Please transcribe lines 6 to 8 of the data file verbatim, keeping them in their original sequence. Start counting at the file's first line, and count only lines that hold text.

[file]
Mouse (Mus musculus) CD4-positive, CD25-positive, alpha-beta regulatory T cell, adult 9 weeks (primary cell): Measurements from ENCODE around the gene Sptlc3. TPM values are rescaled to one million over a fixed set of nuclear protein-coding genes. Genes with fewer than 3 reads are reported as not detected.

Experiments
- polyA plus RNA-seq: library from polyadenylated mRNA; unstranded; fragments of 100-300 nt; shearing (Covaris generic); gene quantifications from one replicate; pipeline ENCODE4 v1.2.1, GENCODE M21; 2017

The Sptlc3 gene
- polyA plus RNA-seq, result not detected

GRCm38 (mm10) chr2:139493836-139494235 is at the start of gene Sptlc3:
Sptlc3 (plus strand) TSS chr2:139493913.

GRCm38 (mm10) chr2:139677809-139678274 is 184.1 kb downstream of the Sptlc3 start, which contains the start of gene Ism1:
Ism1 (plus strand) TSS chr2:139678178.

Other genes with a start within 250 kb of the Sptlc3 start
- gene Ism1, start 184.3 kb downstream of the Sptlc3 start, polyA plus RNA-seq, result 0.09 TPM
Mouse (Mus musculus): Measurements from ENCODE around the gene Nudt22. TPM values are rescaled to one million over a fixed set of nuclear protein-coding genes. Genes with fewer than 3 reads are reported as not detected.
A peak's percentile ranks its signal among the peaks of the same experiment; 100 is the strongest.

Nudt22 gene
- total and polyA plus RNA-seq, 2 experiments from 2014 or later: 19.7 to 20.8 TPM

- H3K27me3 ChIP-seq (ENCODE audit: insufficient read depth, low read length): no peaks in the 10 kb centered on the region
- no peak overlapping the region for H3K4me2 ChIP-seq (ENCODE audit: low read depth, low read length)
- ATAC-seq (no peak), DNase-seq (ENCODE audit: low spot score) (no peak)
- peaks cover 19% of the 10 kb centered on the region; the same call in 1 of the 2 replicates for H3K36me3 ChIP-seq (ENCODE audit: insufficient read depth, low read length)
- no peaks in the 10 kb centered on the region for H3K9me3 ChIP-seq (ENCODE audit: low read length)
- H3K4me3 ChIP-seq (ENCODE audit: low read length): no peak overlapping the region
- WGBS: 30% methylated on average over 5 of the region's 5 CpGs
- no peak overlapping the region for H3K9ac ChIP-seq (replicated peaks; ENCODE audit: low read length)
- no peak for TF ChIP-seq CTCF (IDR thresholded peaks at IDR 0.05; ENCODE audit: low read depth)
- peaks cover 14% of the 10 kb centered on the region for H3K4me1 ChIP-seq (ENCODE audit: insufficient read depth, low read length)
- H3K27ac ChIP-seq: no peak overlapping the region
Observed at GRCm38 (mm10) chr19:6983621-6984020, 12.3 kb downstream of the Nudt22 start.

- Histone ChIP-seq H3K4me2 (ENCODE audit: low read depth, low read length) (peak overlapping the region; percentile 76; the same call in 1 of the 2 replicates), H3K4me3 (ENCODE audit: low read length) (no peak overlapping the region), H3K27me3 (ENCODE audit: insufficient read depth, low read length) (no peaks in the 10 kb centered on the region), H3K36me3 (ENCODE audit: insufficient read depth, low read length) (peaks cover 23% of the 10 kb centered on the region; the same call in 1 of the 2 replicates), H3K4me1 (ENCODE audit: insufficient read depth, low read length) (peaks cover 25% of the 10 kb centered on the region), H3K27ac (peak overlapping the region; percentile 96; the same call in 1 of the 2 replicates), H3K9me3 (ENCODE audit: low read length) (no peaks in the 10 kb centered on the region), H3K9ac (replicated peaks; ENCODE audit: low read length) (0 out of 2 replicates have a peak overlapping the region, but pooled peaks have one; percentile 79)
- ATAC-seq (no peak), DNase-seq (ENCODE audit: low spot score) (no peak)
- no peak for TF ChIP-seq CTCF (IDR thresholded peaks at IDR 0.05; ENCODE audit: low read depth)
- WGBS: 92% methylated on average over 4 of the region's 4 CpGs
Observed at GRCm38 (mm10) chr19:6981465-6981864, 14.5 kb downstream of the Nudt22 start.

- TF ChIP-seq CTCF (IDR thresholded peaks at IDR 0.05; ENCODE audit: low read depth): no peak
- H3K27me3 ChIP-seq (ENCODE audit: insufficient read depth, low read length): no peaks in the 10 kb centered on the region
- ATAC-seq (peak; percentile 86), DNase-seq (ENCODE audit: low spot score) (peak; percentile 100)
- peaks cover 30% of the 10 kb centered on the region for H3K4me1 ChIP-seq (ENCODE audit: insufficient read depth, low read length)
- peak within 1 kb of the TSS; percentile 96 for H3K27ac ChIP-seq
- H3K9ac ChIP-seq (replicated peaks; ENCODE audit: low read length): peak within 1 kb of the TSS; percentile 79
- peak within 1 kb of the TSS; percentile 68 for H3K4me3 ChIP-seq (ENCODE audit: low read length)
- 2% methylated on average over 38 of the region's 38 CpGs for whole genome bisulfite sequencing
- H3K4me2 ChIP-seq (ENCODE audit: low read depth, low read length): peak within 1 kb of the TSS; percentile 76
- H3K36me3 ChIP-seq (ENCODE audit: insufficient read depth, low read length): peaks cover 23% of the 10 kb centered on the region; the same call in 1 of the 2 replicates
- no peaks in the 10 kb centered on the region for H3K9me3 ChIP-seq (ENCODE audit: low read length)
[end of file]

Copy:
GRCm38 (mm10) chr2:139493836-139494235 is at the start of gene Sptlc3:
Sptlc3 (plus strand) TSS chr2:139493913.

GRCm38 (mm10) chr2:139677809-139678274 is 184.1 kb downstream of the Sptlc3 start, which contains the start of gene Ism1: